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Building Emotional Resilience

Image of a young person courtesy of Place2BeHow do you deal with problems? What happens inside when you can’t get what you want? How do you behave when something has gone wrong?


The answers to those questions determine your level of emotional resilience. Seeing problems as creative opportunities, taking a deep breath and starting again when you have failed the first (or second) time, and not taking anger out on yourself and others indicates strong emotional resilience.

It’s more than the absence of mental illness. It is mental health, and it is vital!

Underpins healthy people and society

Emotional resilience is the foundation upon which all success is based, including doing well at school, being able to get employment, having positive relationships with family and peers and achieving one’s potential.

Children in disrupted families, where parents have no educational qualifications, and in poorer families in disadvantaged areas, are more likely to have mental health problems. Building their emotional health will not only allow them to be happier and more fulfilled, it will also help raise their educational attainment. This can make society more equal and save on dealing with troubled later lives.

What should we do?

Help children to get:

  • plenty of physical activity and chances to play
  • excellent nutrition and plenty of rest
  • to learn self awareness and self management techniques
  • buddies, peer mediation, mentors and other ‘peer support programmes’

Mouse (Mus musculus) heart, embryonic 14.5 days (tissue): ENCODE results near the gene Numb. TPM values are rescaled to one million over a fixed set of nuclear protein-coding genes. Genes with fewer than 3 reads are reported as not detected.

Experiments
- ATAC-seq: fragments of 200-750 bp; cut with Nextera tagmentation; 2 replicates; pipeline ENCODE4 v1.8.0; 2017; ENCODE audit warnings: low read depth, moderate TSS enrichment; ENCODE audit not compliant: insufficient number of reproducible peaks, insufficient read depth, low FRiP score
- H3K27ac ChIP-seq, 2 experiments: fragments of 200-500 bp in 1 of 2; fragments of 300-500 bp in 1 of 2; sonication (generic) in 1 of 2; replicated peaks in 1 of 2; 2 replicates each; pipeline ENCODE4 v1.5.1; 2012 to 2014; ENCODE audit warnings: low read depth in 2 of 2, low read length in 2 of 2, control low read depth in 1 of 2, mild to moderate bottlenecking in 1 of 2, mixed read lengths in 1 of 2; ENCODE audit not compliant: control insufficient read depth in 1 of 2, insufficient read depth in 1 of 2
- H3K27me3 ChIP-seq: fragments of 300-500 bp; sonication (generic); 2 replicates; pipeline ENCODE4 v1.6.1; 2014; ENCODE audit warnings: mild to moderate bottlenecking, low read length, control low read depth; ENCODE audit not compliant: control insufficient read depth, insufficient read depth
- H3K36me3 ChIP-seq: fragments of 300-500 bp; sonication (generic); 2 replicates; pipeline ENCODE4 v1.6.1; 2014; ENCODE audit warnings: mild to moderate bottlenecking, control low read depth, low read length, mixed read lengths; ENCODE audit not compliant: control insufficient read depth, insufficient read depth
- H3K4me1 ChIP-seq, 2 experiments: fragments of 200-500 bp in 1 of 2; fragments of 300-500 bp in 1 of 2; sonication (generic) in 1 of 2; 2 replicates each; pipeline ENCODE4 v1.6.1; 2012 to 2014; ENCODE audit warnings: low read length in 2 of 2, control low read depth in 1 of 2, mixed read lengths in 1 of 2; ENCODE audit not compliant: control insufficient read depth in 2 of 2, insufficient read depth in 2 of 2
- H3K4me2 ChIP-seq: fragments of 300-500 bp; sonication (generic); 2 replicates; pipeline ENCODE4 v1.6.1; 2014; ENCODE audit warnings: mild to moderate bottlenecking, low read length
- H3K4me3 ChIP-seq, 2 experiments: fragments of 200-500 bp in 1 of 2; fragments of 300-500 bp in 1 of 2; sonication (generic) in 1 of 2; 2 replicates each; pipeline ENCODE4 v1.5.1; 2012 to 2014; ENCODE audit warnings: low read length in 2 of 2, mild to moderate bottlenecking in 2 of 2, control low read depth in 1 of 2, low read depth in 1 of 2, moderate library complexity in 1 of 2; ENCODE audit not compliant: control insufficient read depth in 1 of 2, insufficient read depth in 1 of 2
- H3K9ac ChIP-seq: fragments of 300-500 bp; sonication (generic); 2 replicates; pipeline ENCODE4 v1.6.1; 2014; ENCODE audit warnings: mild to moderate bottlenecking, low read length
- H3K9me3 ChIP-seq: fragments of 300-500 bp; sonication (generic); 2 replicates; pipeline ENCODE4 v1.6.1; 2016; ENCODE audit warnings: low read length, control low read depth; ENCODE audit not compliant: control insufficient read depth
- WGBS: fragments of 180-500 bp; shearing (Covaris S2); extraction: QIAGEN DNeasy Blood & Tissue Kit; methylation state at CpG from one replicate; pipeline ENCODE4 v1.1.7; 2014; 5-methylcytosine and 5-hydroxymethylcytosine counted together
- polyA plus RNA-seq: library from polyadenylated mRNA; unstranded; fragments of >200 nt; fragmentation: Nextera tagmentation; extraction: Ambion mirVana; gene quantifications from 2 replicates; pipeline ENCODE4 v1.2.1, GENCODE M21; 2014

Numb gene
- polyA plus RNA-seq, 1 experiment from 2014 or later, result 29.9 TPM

• to give those who disrupt school, truant, or bully not just punishment – but also opportunities to be listened to, to have talking therapies, and to be referred appropriately to mental health services.

We are calling on government to invest in the places where children can build emotional resilience: to train teachers and others who come into contact with children in providing this support and how to target the help early on.

Image of a young person courtesy of Place2BeHow do you deal with problems? What happens inside when you can’t get what you want? How do you behave when something has gone wrong?


The answers to those questions determine your level of emotional resilience. Seeing problems as creative opportunities, taking a deep breath and starting again when you have failed the first (or second) time, and not taking anger out on yourself and others indicates strong emotional resilience.

It’s more than the absence of mental illness. It is mental health, and it is vital!

Underpins healthy people and society

Emotional resilience is the foundation upon which all success is based, including doing well at school, being able to get employment, having positive relationships with family and peers and achieving one’s potential.

Children in disrupted families, where parents have no educational qualifications, and in poorer families in disadvantaged areas, are more likely to have mental health problems. Building their emotional health will not only allow them to be happier and more fulfilled, it will also help raise their educational attainment. This can make society more equal and save on dealing with troubled later lives.

What should we do?

Help children to get:

  • plenty of physical activity and chances to play
  • excellent nutrition and plenty of rest
  • to learn self awareness and self management techniques
  • buddies, peer mediation, mentors and other ‘peer support programmes’
  • to give those who disrupt school, truant, or bully not just punishment – but also opportunities to be listened to, to have talking therapies, and to be referred appropriately to mental health services.

We are calling on government to invest in the places where children can build emotional resilience: to train teachers and others who come into contact with children in providing this support and how to target the help early on.